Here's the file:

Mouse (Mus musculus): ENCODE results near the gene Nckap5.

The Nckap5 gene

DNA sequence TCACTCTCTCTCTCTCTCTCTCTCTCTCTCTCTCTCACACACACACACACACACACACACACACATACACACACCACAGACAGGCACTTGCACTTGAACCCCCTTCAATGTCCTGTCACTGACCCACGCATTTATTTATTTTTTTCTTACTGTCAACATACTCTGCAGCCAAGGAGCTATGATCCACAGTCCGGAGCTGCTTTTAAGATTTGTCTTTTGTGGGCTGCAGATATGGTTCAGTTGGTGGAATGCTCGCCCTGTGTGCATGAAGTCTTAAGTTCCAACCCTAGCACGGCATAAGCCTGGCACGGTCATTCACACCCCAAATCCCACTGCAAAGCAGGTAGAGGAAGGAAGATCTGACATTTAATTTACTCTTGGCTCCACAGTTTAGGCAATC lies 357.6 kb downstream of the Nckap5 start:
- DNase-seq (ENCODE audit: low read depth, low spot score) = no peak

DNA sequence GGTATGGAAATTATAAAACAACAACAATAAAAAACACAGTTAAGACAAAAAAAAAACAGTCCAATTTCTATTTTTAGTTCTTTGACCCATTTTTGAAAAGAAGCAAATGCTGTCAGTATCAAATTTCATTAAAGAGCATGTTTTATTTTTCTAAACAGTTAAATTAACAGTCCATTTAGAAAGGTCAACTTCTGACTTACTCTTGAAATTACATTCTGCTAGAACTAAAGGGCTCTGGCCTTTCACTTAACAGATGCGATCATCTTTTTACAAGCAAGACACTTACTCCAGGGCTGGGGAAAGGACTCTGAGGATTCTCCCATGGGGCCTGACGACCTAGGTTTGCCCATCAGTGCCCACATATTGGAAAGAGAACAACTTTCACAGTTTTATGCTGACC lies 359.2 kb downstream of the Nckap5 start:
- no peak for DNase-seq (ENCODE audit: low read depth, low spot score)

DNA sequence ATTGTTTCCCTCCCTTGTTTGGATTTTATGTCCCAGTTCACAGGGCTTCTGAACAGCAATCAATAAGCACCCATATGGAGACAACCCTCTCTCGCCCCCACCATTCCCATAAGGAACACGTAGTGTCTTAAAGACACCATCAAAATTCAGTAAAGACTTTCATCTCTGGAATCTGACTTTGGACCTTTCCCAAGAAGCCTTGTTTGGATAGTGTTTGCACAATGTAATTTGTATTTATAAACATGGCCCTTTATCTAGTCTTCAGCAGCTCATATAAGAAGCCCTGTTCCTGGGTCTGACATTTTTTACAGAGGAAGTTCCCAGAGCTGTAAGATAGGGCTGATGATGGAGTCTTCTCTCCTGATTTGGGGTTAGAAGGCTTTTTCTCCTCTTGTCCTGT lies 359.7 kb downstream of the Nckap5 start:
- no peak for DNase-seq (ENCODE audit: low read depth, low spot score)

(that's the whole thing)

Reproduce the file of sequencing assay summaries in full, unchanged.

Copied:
Mouse (Mus musculus): ENCODE results near the gene Nckap5.

The Nckap5 gene

DNA sequence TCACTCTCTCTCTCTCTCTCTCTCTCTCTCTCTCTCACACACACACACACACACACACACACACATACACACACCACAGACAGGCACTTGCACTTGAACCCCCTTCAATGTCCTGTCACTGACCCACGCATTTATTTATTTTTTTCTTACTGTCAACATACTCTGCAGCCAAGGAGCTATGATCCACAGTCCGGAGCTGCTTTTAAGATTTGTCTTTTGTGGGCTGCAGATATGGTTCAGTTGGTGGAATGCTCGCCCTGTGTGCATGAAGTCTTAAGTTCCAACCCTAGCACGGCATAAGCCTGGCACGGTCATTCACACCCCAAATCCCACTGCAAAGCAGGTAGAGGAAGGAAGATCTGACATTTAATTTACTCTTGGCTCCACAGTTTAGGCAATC lies 357.6 kb downstream of the Nckap5 start:
- DNase-seq (ENCODE audit: low read depth, low spot score) = no peak

DNA sequence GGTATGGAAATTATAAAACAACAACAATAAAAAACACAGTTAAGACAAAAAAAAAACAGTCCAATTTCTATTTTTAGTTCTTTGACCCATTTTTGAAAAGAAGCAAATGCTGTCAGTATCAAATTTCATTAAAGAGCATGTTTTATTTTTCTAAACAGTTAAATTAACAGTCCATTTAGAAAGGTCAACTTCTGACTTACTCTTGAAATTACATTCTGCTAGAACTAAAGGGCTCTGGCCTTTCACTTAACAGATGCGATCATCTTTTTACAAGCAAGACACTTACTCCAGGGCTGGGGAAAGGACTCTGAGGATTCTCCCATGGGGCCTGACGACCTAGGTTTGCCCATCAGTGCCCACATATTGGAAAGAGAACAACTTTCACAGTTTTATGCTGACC lies 359.2 kb downstream of the Nckap5 start:
- no peak for DNase-seq (ENCODE audit: low read depth, low spot score)

DNA sequence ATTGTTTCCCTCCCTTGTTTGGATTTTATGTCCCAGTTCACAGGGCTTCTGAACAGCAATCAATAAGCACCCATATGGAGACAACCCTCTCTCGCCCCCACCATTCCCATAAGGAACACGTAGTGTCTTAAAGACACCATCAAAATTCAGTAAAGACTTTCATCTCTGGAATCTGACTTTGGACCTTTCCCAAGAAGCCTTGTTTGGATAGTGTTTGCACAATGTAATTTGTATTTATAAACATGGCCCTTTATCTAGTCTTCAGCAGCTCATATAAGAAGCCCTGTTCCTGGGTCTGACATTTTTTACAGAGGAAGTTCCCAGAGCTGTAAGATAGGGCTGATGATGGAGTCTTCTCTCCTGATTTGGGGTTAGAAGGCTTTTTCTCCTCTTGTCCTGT lies 359.7 kb downstream of the Nckap5 start:
- no peak for DNase-seq (ENCODE audit: low read depth, low spot score)